Meet the Team
NCFishes is a labor of love. We do not get paid for any of the work you see here. In fact, it costs us lots of money annually in gear/hosting/hotels/gas etc. However, sharing our knowledge of fishes is something we truly enjoy, and you can’t put a price tag on that. Outside of our own work, we receive a lot of help from family, colleagues, and from fishermen who contact us with weird fishes. We can’t thank those who have helped us over the years enough. If you would like to join us in the field one day, please get in touch!
Photographer & Biologist
Scott is a biologist with the North Carolina Division of Marine Fisheries, where he is heavily involved in species identification and fisheries data analytics (mostly with R, SAS, C#). He began photographing fishes in 2004, and has amassed a
library of over 500 species to date. He has a growing interest in scientific communication, and uses his photography to aid in that pursuit.
Photographer & Ichthyologist
Fritz is an ichthyologist and biologist with the National Oceanic and Atmospheric Administration. He has been photographing fishes for years, and has published numerous papers on freshwater and saltwater fishes of the Carolinas and co-authored two books on their freshwater fishes.
Photographer & Biologist
Jesse is a photographer, our resident photography expert, and a colleague at the North Carolina Division of Marine Fisheries.
Bryn retired in Spring 2017 after working for 34 years as a water quality/fishery biologist in the private and public sectors assessing environmental impacts on stream fish communities and environmental impacts of power plant discharges, and in relicensing hydroelectric projects. Bryn is particularly concerned with invasive, non-native fish species polluting North Carolina’s lotic and lentic aquatic habitats.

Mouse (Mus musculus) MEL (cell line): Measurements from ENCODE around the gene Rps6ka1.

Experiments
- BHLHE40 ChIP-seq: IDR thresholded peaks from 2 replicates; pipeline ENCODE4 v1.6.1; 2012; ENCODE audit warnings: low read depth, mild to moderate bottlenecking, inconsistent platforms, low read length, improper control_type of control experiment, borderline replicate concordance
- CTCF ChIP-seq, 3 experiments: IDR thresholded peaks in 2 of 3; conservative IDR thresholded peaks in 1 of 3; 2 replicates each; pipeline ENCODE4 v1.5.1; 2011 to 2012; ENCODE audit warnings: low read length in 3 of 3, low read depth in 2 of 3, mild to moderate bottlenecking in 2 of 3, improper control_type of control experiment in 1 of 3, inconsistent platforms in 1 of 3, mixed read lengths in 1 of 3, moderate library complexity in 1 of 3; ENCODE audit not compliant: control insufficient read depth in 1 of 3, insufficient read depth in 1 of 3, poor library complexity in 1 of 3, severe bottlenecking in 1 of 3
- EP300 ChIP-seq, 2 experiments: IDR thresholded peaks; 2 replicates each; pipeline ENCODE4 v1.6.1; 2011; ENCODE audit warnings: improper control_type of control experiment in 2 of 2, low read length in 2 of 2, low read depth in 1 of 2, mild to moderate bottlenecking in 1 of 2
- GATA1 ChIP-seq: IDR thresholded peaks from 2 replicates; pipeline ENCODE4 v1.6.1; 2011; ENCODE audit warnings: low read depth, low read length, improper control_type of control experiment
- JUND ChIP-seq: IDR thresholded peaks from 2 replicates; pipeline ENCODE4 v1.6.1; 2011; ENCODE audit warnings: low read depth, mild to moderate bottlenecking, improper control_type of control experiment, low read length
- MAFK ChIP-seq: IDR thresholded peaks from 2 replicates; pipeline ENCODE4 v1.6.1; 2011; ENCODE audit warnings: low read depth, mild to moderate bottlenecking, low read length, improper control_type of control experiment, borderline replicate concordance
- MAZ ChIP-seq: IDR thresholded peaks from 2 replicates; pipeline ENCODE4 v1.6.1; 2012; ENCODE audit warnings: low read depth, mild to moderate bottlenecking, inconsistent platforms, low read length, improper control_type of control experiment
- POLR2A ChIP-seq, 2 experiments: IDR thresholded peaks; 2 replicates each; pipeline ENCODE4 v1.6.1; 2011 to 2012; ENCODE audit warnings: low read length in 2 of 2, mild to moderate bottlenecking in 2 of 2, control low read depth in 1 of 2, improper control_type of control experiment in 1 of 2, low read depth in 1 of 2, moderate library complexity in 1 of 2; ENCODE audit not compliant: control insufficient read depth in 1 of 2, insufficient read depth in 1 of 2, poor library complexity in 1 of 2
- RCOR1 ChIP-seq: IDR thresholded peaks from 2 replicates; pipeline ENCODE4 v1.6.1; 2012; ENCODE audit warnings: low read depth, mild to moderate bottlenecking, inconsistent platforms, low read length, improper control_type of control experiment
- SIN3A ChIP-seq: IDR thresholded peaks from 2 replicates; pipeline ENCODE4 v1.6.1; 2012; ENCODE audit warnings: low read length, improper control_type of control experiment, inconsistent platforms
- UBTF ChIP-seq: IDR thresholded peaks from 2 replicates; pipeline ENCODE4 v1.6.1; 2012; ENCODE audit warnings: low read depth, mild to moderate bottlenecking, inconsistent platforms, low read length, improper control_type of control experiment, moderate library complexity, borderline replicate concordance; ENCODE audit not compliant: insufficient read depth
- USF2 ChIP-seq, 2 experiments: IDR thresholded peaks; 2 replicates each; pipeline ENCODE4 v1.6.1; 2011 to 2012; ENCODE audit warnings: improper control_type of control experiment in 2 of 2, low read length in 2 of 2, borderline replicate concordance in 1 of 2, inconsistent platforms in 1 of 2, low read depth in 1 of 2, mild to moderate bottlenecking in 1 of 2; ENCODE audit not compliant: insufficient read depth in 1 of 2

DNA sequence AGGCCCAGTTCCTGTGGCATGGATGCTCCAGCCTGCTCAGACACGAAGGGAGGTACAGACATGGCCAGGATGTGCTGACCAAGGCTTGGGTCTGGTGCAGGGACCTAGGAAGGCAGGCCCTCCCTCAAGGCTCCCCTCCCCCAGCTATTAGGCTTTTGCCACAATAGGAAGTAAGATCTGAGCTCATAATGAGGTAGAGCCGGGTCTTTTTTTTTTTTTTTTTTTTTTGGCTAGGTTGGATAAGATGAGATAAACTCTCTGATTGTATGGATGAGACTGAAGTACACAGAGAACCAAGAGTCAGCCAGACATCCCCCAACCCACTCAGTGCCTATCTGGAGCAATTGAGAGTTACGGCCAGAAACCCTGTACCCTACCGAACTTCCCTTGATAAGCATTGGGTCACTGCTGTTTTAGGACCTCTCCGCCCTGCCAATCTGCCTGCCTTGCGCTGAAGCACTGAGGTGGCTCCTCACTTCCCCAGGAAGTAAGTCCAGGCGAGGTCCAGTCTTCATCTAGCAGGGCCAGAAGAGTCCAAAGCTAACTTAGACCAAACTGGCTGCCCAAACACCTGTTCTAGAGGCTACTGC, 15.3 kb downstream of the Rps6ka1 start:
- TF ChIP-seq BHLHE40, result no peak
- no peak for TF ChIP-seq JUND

Christina is a biologist with the National Atmospheric and Oceanic Administration in Beaufort, North Carolina. Her interests include using GIS software, large relational databases, and visual assessment techniques (video cameras, submersibles, ROVs, etc.) to gather information on reef fish assemblages, hardbottom habitats, fish behavior, and species-specific habitat interactions.
NCFishes.com began its life in 2013, as Scott and Jesse discussed methods of disseminating photographs of properly identified fishes from North Carolina. At the time, there weren’t any good online sources of information on the identification of the state’s fishes. There are a handful of good books that have been written, such as E. F. Menhinick’s Freshwater Fishes of North Carolina, and F.C. Rohde et al. Freshwater Fishes of the Carolinas, Virginia, Maryland, and Delaware, but no guides with live photographs. Under the guidance of Jesse and his photography skill set, we quickly developed and honed a photography technique that can be used in the field and that captures an incredible amount of detail, while standardizing lighting conditions.
Our goal was to begin a gallery of species photographs that we encountered while collecting, and through working in the field. We soon added blog posts detailing our efforts to collect and photograph these fishes, as well as occasional identification guides. Shortly after starting the site, we met up with Fritz Rohde, and began collecting and photographing with him. Fritz has years of experience collecting and photographing the fishes of the state, and through this partnership we continued building our gallery for many years. It was in 2017 that we began discussing the possibility of creating a new website that would eventually include species descriptions, range maps, as well as the photographs. It was also about this time that Bryn Tracy, Fritz, and Gabriela Hogue from the North Carolina Museum of Natural Sciences began working on an updated atlas of the freshwater fishes of North Carolina. Fritz, Scott, and Christina were concurrently working on a draft checklist of the marine fishes of NC. NCFishes.com is a combination of all this independent work on checklists, photographs, and collection trips, pulled together to help tell the story of the fishes of North Carolina.